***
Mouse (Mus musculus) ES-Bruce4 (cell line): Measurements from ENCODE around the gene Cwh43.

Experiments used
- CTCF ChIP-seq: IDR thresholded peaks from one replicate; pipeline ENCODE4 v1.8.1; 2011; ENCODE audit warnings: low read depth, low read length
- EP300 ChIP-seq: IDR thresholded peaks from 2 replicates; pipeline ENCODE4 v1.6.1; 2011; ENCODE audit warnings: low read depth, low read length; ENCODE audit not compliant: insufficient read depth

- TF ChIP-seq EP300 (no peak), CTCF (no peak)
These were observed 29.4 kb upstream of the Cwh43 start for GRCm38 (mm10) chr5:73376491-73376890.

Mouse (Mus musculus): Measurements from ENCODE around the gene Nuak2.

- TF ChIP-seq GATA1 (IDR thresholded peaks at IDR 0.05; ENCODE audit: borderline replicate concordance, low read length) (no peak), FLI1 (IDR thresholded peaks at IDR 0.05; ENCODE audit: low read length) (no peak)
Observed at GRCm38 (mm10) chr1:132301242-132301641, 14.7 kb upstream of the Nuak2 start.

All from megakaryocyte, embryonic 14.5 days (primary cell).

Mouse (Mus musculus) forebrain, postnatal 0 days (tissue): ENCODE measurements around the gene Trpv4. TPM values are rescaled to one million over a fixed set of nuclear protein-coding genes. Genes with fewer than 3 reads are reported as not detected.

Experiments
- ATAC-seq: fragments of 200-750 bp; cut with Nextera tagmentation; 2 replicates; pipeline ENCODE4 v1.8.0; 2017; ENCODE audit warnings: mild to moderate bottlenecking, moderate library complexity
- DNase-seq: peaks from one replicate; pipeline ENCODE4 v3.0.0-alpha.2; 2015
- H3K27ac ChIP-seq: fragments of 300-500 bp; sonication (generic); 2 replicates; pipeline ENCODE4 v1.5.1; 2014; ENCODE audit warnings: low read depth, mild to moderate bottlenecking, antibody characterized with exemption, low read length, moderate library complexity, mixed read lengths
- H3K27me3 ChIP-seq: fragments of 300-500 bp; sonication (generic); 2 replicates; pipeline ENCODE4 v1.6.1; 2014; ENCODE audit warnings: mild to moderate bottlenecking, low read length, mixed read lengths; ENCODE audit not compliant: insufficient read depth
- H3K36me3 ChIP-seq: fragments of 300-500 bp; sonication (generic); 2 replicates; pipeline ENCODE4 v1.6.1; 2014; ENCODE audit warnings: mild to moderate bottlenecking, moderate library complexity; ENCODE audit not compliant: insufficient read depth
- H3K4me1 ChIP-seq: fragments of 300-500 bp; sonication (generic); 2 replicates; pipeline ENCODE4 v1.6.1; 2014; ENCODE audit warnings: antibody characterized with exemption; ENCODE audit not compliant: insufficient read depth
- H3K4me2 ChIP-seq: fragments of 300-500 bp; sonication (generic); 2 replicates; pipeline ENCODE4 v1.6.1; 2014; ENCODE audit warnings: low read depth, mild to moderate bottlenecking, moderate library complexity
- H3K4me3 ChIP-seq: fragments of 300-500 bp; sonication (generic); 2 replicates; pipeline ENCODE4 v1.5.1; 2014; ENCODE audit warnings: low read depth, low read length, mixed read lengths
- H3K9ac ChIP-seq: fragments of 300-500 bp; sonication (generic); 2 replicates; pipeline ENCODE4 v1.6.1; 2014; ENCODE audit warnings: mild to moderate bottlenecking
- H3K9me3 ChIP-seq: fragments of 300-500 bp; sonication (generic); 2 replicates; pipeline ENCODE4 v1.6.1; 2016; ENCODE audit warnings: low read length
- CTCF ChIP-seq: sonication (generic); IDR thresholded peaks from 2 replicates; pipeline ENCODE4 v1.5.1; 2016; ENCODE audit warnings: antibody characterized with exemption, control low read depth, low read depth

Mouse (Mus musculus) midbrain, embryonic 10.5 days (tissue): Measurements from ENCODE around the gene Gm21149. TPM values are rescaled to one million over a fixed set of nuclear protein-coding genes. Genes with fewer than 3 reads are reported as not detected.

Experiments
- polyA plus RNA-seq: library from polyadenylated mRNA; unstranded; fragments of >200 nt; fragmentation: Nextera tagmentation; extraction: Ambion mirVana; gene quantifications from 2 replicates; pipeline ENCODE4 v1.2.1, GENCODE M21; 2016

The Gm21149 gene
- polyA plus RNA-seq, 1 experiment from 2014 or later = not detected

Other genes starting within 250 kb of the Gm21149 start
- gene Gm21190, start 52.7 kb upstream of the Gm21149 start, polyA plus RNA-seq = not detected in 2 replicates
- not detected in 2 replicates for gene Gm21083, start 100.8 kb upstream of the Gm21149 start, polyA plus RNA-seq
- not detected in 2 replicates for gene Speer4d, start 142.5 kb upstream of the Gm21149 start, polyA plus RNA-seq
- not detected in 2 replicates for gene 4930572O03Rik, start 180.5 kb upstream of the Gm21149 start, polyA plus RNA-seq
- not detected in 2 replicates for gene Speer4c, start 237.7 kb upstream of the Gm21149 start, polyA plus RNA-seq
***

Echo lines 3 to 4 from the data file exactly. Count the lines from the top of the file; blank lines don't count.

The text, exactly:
- CTCF ChIP-seq: IDR thresholded peaks from one replicate; pipeline ENCODE4 v1.8.1; 2011; ENCODE audit warnings: low read depth, low read length
- EP300 ChIP-seq: IDR thresholded peaks from 2 replicates; pipeline ENCODE4 v1.6.1; 2011; ENCODE audit warnings: low read depth, low read length; ENCODE audit not compliant: insufficient read depth